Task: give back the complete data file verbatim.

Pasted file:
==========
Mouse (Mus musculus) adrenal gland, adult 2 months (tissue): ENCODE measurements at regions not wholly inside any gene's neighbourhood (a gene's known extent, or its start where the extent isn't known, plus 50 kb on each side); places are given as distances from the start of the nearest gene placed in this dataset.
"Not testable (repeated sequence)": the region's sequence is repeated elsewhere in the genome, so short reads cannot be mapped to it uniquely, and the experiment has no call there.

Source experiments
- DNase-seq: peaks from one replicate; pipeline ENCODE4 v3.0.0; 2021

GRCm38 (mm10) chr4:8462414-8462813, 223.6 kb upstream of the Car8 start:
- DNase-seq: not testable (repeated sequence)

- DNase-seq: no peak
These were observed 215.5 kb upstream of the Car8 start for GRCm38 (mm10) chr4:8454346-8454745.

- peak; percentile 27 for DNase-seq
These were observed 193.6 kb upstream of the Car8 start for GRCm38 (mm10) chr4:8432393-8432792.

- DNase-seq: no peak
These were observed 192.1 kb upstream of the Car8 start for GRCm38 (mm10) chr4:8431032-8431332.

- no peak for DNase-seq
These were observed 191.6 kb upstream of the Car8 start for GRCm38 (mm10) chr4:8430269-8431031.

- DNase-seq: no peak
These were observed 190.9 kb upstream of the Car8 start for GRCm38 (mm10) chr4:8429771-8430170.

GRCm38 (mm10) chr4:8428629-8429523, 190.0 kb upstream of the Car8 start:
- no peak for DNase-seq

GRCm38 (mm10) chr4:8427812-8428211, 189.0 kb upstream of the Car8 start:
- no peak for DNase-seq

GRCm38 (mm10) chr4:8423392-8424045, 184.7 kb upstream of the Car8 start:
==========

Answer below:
Mouse (Mus musculus) adrenal gland, adult 2 months (tissue): ENCODE measurements at regions not wholly inside any gene's neighbourhood (a gene's known extent, or its start where the extent isn't known, plus 50 kb on each side); places are given as distances from the start of the nearest gene placed in this dataset.
"Not testable (repeated sequence)": the region's sequence is repeated elsewhere in the genome, so short reads cannot be mapped to it uniquely, and the experiment has no call there.

Source experiments
- DNase-seq: peaks from one replicate; pipeline ENCODE4 v3.0.0; 2021

GRCm38 (mm10) chr4:8462414-8462813, 223.6 kb upstream of the Car8 start:
- DNase-seq: not testable (repeated sequence)

- DNase-seq: no peak
These were observed 215.5 kb upstream of the Car8 start for GRCm38 (mm10) chr4:8454346-8454745.

- peak; percentile 27 for DNase-seq
These were observed 193.6 kb upstream of the Car8 start for GRCm38 (mm10) chr4:8432393-8432792.

- DNase-seq: no peak
These were observed 192.1 kb upstream of the Car8 start for GRCm38 (mm10) chr4:8431032-8431332.

- no peak for DNase-seq
These were observed 191.6 kb upstream of the Car8 start for GRCm38 (mm10) chr4:8430269-8431031.

- DNase-seq: no peak
These were observed 190.9 kb upstream of the Car8 start for GRCm38 (mm10) chr4:8429771-8430170.

GRCm38 (mm10) chr4:8428629-8429523, 190.0 kb upstream of the Car8 start:
- no peak for DNase-seq

GRCm38 (mm10) chr4:8427812-8428211, 189.0 kb upstream of the Car8 start:
- no peak for DNase-seq

GRCm38 (mm10) chr4:8423392-8424045, 184.7 kb upstream of the Car8 start: